Somalia faces humanitarian crisis after heaviest rainfall in over 30 years
The UN and Somali government have launched a joint appeal to provide immediate help to those affected by the recent floods in the center and south of the country. They need at least $80 million to help assist with the worsening humanitarian situation. According to the United Nations Office for the Coordination of Humanitarian Affairs (OCHA) the rainfall was the heaviest the country had seen in more than 30 years. The floods have caused deaths, extensive damage to infrastructure and agricultural land, exacerbating an already fragile humanitarian situation. The representatives of the OCHA have said that over 750,000 people have been affected, with at least 220, 000 displaced persons. The $ 1.5 billion humanitarian response plan for Somalia in 2018 was only financed for 24%, and the new $ 80 million appeal would bring short-term support to affected communities.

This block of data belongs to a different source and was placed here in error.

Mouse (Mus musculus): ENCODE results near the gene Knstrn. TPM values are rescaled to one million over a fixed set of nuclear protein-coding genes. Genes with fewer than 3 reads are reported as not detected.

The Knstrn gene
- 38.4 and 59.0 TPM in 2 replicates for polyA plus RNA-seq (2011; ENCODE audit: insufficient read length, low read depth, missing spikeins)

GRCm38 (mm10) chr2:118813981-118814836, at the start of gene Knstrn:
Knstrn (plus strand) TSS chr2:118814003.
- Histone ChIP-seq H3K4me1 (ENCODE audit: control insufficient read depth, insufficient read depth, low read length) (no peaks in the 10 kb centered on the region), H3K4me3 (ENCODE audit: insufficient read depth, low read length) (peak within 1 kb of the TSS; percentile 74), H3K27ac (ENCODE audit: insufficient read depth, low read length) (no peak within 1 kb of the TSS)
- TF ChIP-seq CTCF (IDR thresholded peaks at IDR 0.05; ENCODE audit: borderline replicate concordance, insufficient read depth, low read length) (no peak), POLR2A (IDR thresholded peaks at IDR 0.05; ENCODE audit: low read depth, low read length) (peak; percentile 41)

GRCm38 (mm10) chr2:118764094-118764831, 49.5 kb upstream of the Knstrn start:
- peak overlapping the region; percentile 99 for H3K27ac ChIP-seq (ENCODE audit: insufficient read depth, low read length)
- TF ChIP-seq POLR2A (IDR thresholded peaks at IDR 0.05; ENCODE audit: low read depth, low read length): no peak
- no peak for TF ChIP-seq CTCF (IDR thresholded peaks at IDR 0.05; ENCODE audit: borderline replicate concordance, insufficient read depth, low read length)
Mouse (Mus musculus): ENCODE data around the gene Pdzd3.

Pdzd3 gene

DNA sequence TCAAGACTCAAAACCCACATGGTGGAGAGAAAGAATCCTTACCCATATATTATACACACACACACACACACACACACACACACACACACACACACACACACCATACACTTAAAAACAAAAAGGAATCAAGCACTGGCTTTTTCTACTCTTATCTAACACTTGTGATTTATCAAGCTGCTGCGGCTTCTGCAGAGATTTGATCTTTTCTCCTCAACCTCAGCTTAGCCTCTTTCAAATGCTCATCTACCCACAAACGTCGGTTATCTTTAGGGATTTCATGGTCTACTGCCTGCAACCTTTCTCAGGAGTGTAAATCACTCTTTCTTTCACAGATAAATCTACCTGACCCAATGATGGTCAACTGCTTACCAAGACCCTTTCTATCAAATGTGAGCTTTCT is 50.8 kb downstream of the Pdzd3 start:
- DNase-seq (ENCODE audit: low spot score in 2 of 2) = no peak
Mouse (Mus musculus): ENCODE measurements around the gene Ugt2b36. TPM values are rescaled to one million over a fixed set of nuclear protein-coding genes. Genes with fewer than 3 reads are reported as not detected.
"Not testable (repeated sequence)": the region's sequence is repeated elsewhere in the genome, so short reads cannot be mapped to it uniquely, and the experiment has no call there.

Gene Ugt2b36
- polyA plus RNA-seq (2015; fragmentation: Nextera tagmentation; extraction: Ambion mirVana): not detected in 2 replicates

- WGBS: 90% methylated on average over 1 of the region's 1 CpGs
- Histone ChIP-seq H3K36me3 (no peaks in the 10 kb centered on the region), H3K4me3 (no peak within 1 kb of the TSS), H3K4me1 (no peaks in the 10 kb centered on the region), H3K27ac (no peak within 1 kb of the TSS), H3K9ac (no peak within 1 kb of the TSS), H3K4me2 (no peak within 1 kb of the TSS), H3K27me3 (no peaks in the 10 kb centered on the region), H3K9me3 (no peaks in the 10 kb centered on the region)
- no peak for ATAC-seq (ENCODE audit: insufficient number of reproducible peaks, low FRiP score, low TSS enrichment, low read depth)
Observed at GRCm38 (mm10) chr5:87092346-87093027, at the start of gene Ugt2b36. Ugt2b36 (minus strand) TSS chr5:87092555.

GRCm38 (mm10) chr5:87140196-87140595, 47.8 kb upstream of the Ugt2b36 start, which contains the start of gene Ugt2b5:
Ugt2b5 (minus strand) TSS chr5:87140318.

A man walks through flooded street in the town of Beledweyne; HOL
River levels along the Juba and Shabelle are expected to decrease in the coming days. The upper, middle and lower reaches of Shabelle remain under moderate risk of flooding owing to the current high water levels, while along the Juba there is minimal risk of flooding in the forecast period (SWALIM 24/05/2018). The number of cases of AWD/cholera is expected to increase through June (OCHA 24/05/2018). Where significant flooding may continue through June, it is expected that the spatial extent of flooding would increase, and the possibility of replanting crops would decline. The timing of the off-season (recession) Gu production would also be further delayed (FSNAU 24/05/2018).
+220,000 people displaced. WASH Latrine damage widespread.
There is now a high risk of water contaminationAWD/Cholera is active in the affected regions.
Heavy rains and flooding have damaged supply routes making access to several key locations possible only by air and by boat. The two main roads connecting Gedo with Mogadishu and Kismayo are inaccessible (OCHA 25/05/2018).Insecurity and capacity limitations also make access to severely affected areas challenging.